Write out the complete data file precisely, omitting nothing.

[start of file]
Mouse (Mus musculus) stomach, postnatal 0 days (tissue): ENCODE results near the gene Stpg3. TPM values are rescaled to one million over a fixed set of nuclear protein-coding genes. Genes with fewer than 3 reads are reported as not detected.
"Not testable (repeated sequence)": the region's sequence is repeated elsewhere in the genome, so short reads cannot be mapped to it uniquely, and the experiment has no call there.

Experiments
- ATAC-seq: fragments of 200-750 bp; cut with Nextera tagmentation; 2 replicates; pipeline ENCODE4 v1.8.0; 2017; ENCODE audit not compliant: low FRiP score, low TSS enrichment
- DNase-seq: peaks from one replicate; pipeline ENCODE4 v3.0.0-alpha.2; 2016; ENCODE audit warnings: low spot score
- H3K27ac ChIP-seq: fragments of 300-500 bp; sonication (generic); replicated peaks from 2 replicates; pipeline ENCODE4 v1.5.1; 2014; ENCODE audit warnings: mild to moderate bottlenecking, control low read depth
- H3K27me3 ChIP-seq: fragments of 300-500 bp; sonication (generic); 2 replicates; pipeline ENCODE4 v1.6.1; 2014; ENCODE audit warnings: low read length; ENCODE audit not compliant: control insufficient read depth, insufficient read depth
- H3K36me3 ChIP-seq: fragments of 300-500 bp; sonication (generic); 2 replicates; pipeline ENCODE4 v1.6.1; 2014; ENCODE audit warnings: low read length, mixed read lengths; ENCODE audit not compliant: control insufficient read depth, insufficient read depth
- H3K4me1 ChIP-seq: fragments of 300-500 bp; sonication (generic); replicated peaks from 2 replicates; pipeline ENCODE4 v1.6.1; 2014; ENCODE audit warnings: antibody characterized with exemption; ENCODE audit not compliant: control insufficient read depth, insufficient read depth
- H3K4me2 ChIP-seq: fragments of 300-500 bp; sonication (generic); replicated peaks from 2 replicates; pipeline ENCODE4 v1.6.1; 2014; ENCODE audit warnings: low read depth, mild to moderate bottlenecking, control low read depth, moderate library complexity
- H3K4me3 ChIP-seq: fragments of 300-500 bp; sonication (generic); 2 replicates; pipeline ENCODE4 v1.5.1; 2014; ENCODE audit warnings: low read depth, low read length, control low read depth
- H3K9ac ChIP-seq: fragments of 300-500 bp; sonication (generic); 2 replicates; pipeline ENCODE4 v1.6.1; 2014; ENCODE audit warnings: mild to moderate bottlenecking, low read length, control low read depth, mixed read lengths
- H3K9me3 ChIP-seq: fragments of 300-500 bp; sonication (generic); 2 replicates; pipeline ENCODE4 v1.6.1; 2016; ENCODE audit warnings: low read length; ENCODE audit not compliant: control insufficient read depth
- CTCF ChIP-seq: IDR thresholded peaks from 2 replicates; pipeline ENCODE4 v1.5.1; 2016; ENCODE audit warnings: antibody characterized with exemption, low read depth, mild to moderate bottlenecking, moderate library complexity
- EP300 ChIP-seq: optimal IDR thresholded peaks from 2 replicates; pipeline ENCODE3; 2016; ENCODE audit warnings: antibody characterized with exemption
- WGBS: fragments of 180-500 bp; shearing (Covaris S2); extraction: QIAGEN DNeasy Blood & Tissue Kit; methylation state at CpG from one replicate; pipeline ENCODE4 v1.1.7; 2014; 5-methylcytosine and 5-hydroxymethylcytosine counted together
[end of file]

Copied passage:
Mouse (Mus musculus) stomach, postnatal 0 days (tissue): ENCODE results near the gene Stpg3. TPM values are rescaled to one million over a fixed set of nuclear protein-coding genes. Genes with fewer than 3 reads are reported as not detected.
"Not testable (repeated sequence)": the region's sequence is repeated elsewhere in the genome, so short reads cannot be mapped to it uniquely, and the experiment has no call there.

Experiments
- ATAC-seq: fragments of 200-750 bp; cut with Nextera tagmentation; 2 replicates; pipeline ENCODE4 v1.8.0; 2017; ENCODE audit not compliant: low FRiP score, low TSS enrichment
- DNase-seq: peaks from one replicate; pipeline ENCODE4 v3.0.0-alpha.2; 2016; ENCODE audit warnings: low spot score
- H3K27ac ChIP-seq: fragments of 300-500 bp; sonication (generic); replicated peaks from 2 replicates; pipeline ENCODE4 v1.5.1; 2014; ENCODE audit warnings: mild to moderate bottlenecking, control low read depth
- H3K27me3 ChIP-seq: fragments of 300-500 bp; sonication (generic); 2 replicates; pipeline ENCODE4 v1.6.1; 2014; ENCODE audit warnings: low read length; ENCODE audit not compliant: control insufficient read depth, insufficient read depth
- H3K36me3 ChIP-seq: fragments of 300-500 bp; sonication (generic); 2 replicates; pipeline ENCODE4 v1.6.1; 2014; ENCODE audit warnings: low read length, mixed read lengths; ENCODE audit not compliant: control insufficient read depth, insufficient read depth
- H3K4me1 ChIP-seq: fragments of 300-500 bp; sonication (generic); replicated peaks from 2 replicates; pipeline ENCODE4 v1.6.1; 2014; ENCODE audit warnings: antibody characterized with exemption; ENCODE audit not compliant: control insufficient read depth, insufficient read depth
- H3K4me2 ChIP-seq: fragments of 300-500 bp; sonication (generic); replicated peaks from 2 replicates; pipeline ENCODE4 v1.6.1; 2014; ENCODE audit warnings: low read depth, mild to moderate bottlenecking, control low read depth, moderate library complexity
- H3K4me3 ChIP-seq: fragments of 300-500 bp; sonication (generic); 2 replicates; pipeline ENCODE4 v1.5.1; 2014; ENCODE audit warnings: low read depth, low read length, control low read depth
- H3K9ac ChIP-seq: fragments of 300-500 bp; sonication (generic); 2 replicates; pipeline ENCODE4 v1.6.1; 2014; ENCODE audit warnings: mild to moderate bottlenecking, low read length, control low read depth, mixed read lengths
- H3K9me3 ChIP-seq: fragments of 300-500 bp; sonication (generic); 2 replicates; pipeline ENCODE4 v1.6.1; 2016; ENCODE audit warnings: low read length; ENCODE audit not compliant: control insufficient read depth
- CTCF ChIP-seq: IDR thresholded peaks from 2 replicates; pipeline ENCODE4 v1.5.1; 2016; ENCODE audit warnings: antibody characterized with exemption, low read depth, mild to moderate bottlenecking, moderate library complexity
- EP300 ChIP-seq: optimal IDR thresholded peaks from 2 replicates; pipeline ENCODE3; 2016; ENCODE audit warnings: antibody characterized with exemption
- WGBS: fragments of 180-500 bp; shearing (Covaris S2); extraction: QIAGEN DNeasy Blood & Tissue Kit; methylation state at CpG from one replicate; pipeline ENCODE4 v1.1.7; 2014; 5-methylcytosine and 5-hydroxymethylcytosine counted together